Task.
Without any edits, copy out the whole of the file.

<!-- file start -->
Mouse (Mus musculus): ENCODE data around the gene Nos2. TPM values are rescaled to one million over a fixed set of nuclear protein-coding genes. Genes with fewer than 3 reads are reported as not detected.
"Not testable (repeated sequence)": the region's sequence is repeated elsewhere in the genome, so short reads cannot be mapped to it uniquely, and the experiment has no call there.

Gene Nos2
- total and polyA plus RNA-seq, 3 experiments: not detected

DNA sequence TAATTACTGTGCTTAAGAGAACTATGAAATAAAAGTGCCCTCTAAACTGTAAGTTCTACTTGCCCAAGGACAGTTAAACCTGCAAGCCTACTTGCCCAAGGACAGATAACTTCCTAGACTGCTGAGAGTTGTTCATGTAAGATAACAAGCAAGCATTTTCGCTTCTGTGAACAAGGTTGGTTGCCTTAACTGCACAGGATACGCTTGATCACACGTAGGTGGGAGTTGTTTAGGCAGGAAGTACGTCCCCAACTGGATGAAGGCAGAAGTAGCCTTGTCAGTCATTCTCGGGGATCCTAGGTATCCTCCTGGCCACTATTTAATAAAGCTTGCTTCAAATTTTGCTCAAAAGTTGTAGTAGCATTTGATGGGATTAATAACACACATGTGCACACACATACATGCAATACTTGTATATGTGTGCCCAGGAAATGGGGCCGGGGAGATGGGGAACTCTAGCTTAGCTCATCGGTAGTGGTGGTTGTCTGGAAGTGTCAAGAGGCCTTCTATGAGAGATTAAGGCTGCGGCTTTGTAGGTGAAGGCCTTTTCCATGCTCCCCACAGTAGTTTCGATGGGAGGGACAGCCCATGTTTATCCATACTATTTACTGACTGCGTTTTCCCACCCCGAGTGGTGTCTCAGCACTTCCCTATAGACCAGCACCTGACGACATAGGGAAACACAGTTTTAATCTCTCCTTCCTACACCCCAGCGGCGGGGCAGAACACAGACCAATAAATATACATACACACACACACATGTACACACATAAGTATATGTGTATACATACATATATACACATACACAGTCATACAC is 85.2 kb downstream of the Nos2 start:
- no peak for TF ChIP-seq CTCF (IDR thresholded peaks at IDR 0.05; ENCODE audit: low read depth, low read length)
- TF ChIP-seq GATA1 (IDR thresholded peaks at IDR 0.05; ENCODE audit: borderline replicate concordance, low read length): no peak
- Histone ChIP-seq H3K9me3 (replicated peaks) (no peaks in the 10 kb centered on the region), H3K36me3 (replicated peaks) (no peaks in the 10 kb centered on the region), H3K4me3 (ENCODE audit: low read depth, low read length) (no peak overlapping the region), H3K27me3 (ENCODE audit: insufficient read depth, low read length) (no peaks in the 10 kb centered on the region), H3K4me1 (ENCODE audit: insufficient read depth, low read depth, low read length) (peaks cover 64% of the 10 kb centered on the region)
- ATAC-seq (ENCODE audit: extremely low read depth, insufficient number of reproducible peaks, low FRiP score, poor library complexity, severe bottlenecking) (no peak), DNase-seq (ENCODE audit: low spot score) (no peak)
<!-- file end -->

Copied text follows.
Mouse (Mus musculus): ENCODE data around the gene Nos2. TPM values are rescaled to one million over a fixed set of nuclear protein-coding genes. Genes with fewer than 3 reads are reported as not detected.
"Not testable (repeated sequence)": the region's sequence is repeated elsewhere in the genome, so short reads cannot be mapped to it uniquely, and the experiment has no call there.

Gene Nos2
- total and polyA plus RNA-seq, 3 experiments: not detected

DNA sequence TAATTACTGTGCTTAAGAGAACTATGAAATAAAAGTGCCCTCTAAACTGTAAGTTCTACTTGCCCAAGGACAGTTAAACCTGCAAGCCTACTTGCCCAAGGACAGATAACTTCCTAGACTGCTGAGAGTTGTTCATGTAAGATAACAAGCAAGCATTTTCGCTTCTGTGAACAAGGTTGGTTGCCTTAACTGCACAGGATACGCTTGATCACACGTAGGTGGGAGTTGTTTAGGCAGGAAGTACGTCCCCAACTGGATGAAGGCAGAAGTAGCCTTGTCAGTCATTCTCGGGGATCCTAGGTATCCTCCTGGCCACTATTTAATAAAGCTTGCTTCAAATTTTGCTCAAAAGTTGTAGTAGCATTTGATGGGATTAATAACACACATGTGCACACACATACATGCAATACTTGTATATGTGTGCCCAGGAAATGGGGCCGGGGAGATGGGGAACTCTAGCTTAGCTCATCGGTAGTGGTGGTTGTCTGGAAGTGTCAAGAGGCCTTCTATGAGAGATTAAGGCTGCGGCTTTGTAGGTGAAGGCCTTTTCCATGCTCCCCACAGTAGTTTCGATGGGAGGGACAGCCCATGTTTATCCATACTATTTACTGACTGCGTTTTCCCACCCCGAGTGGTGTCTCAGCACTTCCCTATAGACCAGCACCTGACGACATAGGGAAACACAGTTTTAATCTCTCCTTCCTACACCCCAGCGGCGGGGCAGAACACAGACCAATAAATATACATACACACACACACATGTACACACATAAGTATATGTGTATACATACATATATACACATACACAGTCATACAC is 85.2 kb downstream of the Nos2 start:
- no peak for TF ChIP-seq CTCF (IDR thresholded peaks at IDR 0.05; ENCODE audit: low read depth, low read length)
- TF ChIP-seq GATA1 (IDR thresholded peaks at IDR 0.05; ENCODE audit: borderline replicate concordance, low read length): no peak
- Histone ChIP-seq H3K9me3 (replicated peaks) (no peaks in the 10 kb centered on the region), H3K36me3 (replicated peaks) (no peaks in the 10 kb centered on the region), H3K4me3 (ENCODE audit: low read depth, low read length) (no peak overlapping the region), H3K27me3 (ENCODE audit: insufficient read depth, low read length) (no peaks in the 10 kb centered on the region), H3K4me1 (ENCODE audit: insufficient read depth, low read depth, low read length) (peaks cover 64% of the 10 kb centered on the region)
- ATAC-seq (ENCODE audit: extremely low read depth, insufficient number of reproducible peaks, low FRiP score, poor library complexity, severe bottlenecking) (no peak), DNase-seq (ENCODE audit: low spot score) (no peak)